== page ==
Making tea with skill

The following is a living guide to making tea with the Manual Tea Maker Nº1

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Tea Maker Nº1 is a modern interpretation of the gaiwan—a traditional Chinese tea steeping vessel for the “gongfu” tea ceremony, which translates to “making tea with skill.” Intended for use with whole leaf teas, the small volume is ideal for making multiple short infusions, each one highlighting different flavor characteristics. The double walled glass design keeps the steep temperature stable and the outside cool to the touch. No strainer is needed: one finger simply pulls back the lid and—with a flick of the wrist—the tea is poured out of the small opening into the tea bowl. When you choose to slow down to prepare a cup of tea manually, you step away from the myriad of distractions that surround you to solely focus on “making tea with skill.”


Lid — porcelain cover and strainer for full-leaf teas

Brewer — made from borosilicate, a heat resistant glass that— when constructed with a “double wall”—can remain cool to the touch

Bowl - porcelain cup with an oversized opening to highlight both scent and flavor




Tea towel — contain the errant drips of process (Manual Utility Towel)

Kettle  Until manual releases our own kettle, we like this one.

Thermometer — heat water to exact temperatures. (We use this)

Scale — accurately measure the amount of tea used each time (This one is inexpensive and small)

Pitcher — stack multiple infusions (Manual All-purpose Carafe)

Water boiler with temperature control — for temperature steady and always- ready water (we use this water tower, but this fairly ugly kettle would work too)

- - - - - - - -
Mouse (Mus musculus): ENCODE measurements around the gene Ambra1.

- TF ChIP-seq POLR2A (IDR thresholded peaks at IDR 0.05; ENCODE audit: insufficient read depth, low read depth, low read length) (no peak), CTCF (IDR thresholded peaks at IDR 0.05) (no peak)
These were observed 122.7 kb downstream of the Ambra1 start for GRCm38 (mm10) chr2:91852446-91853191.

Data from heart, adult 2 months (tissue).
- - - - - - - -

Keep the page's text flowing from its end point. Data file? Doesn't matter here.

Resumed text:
Western-style: Fewer steeps with less leaves and more water & time. Yields more avor intensity and a larger serving. Average water temperature is lower due to longer steep time.

Gongfu Style: Multiple short steeps with more leaves and less water & time. Yields more complexity, nuance and aroma that evolve with each steep. Water temperature is higher due to shorter steep time.

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  • Place a tea towel on counter, arrange components in an aesthetically pleasing manner
  • Add loose leaf tea (typically around 5g)
  • Add hot water
  • (170º-210º F depending on style of tea)


  • Place the lid on top and steep.
    (60 seconds is a good starting point)
  • Slide the lid back until it is ush with the side of the brewer, revealing an opening large enough to allow liquids through, but small enough to retain tea leaves
  • In one quick motion, turn the brewer upside down—while holding lid—to decant the tea into the bowl



  • Once the tea has fully drained, place the brewer back on the tea towel

  • Inhale, sip and enjoy

  • Repeat this process with the leaves as many times as tastes good to you. Quality teas will yield many immersions before they are spent




Repeat the process, decanting multiple short infusions into a small pitcher to create a larger quantity of tea


First time users of a traditional gaiwan often struggle to learn the method of gripping without burning one’s hand. The effort is worth the reward.

Tea Maker Nº1 is made of double walled glass, so the brewer will rarely be too hot to handle—but the lid is made of porcelain and can get quite warm if used repeatedly, at high temperatures, or for longer steeps.

Please use caution when handling the Tea Maker, as spills can burn you—or others around you. Never use Tea Maker Nº1 when small children or pets are “under foot.”

A little common sense and careful practice will keep you safe and happy, and will eventually lead to mastery of “making tea with skill.”


Hand wash the glass brewer—never put it in the dishwasher. The ceramic parts are dishwasher safe, but we recommend hand-washing to better remove tea stains.

Once clean & dry, you can nest the brewer and cup for storage. For extra stability, ip the lid upside down in the mouth of the brewer.

Fragile parts sometimes break—use only genuine Manual replacement parts, available on our website.